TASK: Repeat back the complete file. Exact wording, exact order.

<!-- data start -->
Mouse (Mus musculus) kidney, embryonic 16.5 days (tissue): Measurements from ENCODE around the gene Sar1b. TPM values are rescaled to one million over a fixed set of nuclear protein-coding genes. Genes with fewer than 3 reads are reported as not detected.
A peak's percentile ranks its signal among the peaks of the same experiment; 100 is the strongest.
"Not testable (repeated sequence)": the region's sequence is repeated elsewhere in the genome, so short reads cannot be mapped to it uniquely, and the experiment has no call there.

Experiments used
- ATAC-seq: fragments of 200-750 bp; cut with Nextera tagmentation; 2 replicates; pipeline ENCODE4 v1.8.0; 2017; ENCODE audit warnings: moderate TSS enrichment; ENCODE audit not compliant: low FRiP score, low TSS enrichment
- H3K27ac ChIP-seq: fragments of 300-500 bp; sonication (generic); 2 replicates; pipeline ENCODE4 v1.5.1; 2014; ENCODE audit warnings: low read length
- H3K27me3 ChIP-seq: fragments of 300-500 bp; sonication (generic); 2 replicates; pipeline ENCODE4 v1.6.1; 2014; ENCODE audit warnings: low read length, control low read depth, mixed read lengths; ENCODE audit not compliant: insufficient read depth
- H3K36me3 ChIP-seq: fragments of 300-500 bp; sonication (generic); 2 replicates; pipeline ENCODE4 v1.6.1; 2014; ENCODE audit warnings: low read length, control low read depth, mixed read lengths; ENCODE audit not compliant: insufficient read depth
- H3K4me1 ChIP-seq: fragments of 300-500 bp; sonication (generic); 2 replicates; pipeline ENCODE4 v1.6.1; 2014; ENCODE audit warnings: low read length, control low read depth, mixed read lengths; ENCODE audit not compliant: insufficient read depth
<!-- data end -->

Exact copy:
Mouse (Mus musculus) kidney, embryonic 16.5 days (tissue): Measurements from ENCODE around the gene Sar1b. TPM values are rescaled to one million over a fixed set of nuclear protein-coding genes. Genes with fewer than 3 reads are reported as not detected.
A peak's percentile ranks its signal among the peaks of the same experiment; 100 is the strongest.
"Not testable (repeated sequence)": the region's sequence is repeated elsewhere in the genome, so short reads cannot be mapped to it uniquely, and the experiment has no call there.

Experiments used
- ATAC-seq: fragments of 200-750 bp; cut with Nextera tagmentation; 2 replicates; pipeline ENCODE4 v1.8.0; 2017; ENCODE audit warnings: moderate TSS enrichment; ENCODE audit not compliant: low FRiP score, low TSS enrichment
- H3K27ac ChIP-seq: fragments of 300-500 bp; sonication (generic); 2 replicates; pipeline ENCODE4 v1.5.1; 2014; ENCODE audit warnings: low read length
- H3K27me3 ChIP-seq: fragments of 300-500 bp; sonication (generic); 2 replicates; pipeline ENCODE4 v1.6.1; 2014; ENCODE audit warnings: low read length, control low read depth, mixed read lengths; ENCODE audit not compliant: insufficient read depth
- H3K36me3 ChIP-seq: fragments of 300-500 bp; sonication (generic); 2 replicates; pipeline ENCODE4 v1.6.1; 2014; ENCODE audit warnings: low read length, control low read depth, mixed read lengths; ENCODE audit not compliant: insufficient read depth
- H3K4me1 ChIP-seq: fragments of 300-500 bp; sonication (generic); 2 replicates; pipeline ENCODE4 v1.6.1; 2014; ENCODE audit warnings: low read length, control low read depth, mixed read lengths; ENCODE audit not compliant: insufficient read depth